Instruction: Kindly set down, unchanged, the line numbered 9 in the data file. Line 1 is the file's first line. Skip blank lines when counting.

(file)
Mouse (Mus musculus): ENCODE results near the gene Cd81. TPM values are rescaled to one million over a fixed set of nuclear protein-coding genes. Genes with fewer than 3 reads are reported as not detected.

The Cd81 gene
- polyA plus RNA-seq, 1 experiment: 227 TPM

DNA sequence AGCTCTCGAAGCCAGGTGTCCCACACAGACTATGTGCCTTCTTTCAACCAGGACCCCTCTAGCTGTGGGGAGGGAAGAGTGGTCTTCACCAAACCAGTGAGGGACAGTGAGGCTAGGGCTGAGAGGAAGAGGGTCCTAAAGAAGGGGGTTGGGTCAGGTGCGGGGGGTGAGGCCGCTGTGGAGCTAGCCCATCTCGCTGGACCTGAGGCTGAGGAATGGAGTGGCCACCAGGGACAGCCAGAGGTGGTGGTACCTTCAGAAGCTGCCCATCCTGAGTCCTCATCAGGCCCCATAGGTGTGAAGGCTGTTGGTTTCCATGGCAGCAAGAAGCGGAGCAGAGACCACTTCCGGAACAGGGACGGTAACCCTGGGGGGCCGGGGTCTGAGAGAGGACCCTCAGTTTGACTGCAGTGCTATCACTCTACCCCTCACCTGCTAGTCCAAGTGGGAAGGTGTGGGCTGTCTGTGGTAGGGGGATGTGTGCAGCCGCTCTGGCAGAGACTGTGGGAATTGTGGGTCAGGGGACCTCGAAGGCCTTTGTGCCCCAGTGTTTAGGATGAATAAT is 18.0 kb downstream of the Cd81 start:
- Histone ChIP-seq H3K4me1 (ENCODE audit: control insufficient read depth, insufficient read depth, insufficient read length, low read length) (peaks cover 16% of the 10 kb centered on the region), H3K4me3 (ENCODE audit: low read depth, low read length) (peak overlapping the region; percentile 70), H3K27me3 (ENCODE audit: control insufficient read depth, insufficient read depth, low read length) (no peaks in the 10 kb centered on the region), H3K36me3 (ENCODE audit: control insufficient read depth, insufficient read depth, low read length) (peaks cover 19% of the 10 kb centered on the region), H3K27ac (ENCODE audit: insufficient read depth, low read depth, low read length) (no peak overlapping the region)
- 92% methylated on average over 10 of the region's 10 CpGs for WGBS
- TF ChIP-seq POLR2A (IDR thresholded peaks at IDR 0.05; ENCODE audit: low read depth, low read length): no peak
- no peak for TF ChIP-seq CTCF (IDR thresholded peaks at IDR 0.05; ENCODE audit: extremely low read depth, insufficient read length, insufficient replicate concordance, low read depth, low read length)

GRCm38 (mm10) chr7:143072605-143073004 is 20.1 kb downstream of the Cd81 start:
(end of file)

GRCm38 (mm10) chr7:143072605-143073004 is 20.1 kb downstream of the Cd81 start: